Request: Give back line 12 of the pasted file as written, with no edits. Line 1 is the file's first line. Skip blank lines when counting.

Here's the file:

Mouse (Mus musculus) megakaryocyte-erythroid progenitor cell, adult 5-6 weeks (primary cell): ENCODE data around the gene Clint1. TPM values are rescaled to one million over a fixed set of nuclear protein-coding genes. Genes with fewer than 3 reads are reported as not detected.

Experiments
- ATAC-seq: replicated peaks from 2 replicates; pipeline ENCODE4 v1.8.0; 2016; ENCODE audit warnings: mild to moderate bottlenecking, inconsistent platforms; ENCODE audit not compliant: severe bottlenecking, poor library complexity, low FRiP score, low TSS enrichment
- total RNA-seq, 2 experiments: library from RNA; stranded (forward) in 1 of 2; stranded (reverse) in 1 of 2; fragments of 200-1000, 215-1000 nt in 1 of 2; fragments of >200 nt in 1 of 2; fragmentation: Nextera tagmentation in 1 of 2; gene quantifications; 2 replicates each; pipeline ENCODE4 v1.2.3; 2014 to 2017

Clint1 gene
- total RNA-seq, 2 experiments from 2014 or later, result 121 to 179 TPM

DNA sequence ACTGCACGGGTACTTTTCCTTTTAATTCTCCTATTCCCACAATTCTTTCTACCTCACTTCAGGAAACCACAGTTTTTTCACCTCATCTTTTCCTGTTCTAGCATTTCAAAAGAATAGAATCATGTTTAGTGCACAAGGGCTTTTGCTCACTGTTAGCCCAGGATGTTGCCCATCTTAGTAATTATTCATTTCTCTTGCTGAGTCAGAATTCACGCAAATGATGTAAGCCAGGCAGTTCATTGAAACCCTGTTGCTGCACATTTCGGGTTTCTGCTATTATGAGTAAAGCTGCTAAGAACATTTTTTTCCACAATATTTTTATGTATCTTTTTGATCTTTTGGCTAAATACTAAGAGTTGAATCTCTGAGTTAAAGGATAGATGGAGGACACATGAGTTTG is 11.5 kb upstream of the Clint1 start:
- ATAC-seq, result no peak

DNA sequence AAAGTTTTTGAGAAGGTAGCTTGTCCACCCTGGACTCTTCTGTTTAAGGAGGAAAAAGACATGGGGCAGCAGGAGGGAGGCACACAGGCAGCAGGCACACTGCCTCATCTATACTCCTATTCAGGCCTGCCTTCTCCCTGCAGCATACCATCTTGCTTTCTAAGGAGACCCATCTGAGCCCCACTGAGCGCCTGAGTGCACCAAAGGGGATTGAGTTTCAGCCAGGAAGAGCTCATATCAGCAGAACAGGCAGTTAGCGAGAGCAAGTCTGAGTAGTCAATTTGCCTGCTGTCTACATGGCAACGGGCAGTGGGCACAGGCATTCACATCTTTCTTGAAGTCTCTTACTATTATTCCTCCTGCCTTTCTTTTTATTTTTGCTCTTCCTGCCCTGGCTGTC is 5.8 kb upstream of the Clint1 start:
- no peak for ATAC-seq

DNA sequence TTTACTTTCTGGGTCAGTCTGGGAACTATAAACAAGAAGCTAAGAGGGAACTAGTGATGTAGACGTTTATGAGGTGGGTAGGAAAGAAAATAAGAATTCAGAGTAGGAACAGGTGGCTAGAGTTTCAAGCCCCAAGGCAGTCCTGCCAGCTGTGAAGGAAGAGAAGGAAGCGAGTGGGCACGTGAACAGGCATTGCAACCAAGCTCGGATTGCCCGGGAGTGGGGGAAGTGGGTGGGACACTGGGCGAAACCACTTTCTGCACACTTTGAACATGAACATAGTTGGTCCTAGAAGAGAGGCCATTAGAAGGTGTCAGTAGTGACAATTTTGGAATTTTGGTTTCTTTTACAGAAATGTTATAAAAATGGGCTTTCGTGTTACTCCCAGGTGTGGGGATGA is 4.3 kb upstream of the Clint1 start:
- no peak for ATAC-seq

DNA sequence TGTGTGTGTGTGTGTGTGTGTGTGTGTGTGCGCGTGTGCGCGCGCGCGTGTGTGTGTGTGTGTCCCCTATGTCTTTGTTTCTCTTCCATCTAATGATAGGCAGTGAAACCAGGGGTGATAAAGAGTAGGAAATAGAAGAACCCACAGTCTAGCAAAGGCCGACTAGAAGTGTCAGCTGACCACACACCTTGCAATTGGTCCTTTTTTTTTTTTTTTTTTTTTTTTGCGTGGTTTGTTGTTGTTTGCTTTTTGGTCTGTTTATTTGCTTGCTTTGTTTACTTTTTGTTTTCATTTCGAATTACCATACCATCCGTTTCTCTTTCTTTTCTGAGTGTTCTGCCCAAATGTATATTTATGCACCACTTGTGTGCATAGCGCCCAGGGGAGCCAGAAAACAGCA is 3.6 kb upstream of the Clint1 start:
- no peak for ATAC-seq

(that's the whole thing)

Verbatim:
- no peak for ATAC-seq